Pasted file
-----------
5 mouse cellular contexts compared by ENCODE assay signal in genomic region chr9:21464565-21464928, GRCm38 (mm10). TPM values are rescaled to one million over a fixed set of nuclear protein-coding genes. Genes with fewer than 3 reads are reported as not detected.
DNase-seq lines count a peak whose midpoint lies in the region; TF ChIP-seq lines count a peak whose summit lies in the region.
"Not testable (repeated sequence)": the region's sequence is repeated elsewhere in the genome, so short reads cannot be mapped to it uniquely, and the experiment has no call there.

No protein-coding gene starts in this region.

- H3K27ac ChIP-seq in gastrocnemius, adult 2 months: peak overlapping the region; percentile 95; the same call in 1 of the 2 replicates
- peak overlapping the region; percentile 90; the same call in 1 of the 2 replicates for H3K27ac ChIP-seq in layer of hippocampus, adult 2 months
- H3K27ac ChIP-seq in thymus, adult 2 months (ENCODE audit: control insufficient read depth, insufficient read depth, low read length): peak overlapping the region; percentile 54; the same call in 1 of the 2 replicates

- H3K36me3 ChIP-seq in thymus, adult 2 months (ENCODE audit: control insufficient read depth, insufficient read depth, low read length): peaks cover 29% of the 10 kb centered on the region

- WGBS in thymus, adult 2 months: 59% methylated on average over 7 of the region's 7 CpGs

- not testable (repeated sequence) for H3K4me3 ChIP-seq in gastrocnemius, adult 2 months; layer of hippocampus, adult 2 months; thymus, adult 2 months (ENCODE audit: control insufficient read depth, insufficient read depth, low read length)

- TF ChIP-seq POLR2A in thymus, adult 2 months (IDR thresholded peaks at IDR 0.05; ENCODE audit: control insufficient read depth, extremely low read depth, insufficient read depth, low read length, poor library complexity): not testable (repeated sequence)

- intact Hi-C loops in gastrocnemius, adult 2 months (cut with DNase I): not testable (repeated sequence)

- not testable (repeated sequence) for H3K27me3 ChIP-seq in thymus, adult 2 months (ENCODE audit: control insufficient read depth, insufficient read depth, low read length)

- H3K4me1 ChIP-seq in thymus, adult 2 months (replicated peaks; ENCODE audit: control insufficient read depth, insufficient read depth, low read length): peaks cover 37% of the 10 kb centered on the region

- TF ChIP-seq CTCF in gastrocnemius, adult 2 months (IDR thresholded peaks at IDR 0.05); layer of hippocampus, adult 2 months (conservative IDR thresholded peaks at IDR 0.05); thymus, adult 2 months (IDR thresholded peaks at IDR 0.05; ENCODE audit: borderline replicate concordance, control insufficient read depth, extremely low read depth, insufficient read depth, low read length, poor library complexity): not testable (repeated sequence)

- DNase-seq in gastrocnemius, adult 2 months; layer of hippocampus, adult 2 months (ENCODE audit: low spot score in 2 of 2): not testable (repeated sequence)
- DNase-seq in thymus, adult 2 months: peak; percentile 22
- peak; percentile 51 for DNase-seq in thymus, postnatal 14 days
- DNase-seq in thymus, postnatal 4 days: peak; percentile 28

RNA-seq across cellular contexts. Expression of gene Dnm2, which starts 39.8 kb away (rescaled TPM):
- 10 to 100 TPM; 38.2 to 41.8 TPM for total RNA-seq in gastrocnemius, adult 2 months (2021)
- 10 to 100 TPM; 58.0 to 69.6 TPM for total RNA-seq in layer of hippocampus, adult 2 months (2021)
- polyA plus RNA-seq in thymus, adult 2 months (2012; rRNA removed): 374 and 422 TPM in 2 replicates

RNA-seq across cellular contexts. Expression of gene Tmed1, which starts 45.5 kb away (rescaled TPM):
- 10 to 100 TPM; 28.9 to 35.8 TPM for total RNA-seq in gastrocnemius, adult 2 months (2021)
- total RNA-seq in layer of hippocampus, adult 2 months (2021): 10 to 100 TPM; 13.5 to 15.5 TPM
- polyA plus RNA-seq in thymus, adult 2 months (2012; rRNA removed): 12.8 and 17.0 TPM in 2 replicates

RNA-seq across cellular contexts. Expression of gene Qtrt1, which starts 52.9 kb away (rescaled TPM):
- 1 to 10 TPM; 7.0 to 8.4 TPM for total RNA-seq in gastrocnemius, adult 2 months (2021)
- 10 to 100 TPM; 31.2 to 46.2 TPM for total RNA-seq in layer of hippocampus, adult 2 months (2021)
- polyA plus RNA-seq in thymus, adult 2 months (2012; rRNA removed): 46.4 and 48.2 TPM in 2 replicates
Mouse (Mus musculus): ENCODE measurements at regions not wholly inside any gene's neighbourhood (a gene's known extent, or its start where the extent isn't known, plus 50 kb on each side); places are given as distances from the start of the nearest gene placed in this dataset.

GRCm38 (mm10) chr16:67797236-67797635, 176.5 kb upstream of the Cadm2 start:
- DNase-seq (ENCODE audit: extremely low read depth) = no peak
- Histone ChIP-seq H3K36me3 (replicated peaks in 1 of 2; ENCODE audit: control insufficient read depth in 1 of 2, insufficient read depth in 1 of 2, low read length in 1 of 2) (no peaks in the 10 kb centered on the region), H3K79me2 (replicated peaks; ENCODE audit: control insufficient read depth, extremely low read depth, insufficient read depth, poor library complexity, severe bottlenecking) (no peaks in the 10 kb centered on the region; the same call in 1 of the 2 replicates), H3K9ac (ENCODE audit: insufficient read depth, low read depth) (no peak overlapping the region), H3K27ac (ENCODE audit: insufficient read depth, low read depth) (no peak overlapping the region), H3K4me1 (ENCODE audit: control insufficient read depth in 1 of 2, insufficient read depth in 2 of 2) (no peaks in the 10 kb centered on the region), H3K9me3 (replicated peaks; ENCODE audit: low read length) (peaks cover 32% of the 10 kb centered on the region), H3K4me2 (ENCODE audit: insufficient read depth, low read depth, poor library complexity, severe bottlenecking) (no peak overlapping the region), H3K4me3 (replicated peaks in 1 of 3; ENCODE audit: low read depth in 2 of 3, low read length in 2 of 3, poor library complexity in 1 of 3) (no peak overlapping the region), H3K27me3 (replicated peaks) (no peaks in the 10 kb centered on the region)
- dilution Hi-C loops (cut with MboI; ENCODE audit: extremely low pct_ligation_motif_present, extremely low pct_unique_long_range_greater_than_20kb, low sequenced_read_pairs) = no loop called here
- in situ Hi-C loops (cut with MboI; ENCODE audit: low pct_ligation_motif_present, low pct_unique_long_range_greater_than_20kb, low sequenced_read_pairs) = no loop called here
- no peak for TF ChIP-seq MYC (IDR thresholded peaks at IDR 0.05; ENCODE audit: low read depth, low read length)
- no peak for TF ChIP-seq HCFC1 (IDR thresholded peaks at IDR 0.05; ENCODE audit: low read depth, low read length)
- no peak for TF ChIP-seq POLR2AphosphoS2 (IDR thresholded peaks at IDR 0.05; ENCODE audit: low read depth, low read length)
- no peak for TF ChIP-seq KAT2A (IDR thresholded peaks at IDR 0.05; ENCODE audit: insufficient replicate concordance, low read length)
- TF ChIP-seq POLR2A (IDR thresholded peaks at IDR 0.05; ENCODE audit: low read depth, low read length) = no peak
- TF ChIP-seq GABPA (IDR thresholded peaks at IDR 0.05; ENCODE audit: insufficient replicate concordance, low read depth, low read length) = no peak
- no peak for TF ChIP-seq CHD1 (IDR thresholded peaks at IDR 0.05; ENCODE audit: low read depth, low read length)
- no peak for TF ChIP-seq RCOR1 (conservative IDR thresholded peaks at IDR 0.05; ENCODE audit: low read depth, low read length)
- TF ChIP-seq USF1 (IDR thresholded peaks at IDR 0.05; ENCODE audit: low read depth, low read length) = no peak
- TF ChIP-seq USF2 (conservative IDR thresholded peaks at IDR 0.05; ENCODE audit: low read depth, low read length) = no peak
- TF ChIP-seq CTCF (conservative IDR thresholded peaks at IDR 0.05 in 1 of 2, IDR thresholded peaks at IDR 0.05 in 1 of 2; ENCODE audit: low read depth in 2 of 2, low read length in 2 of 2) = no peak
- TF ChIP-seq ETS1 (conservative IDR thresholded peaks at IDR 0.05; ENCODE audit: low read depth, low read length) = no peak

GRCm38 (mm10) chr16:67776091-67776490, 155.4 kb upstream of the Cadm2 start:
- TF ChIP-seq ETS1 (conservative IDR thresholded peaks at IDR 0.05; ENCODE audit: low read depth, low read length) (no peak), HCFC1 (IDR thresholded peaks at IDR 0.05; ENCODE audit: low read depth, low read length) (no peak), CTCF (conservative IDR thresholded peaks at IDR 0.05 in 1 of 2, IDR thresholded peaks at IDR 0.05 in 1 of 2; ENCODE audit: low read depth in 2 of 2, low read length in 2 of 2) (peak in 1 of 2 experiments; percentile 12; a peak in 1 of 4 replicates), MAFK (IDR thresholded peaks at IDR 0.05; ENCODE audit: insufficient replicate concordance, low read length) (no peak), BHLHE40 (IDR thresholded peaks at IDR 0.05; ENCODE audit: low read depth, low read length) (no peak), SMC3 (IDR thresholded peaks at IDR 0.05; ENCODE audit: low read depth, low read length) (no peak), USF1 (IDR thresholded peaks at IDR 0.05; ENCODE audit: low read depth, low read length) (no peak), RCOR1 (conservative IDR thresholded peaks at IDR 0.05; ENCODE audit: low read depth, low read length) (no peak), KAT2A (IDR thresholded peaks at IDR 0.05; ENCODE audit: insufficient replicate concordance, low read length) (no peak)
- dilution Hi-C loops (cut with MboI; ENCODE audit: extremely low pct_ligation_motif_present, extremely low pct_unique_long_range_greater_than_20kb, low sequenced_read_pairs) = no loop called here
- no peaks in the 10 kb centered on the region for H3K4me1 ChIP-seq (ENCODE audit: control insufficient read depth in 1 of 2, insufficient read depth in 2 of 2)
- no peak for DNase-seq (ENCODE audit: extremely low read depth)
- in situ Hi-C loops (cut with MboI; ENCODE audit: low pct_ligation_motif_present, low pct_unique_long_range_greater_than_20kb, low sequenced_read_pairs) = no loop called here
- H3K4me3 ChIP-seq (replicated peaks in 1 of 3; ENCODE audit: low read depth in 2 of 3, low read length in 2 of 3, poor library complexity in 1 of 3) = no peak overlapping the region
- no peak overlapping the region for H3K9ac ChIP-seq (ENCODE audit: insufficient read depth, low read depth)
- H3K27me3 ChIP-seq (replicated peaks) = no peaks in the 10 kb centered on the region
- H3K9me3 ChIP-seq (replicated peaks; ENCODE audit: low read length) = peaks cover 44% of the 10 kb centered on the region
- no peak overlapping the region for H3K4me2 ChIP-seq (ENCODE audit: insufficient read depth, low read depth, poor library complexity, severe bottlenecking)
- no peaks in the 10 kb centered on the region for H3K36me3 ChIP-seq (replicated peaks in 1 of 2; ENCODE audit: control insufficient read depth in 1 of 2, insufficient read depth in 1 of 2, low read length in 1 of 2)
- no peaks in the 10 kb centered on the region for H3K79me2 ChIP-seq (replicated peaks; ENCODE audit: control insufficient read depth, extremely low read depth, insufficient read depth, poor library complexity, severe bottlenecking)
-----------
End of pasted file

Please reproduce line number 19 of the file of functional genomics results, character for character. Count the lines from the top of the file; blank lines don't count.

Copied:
- DNase-seq in thymus, postnatal 4 days: peak; percentile 28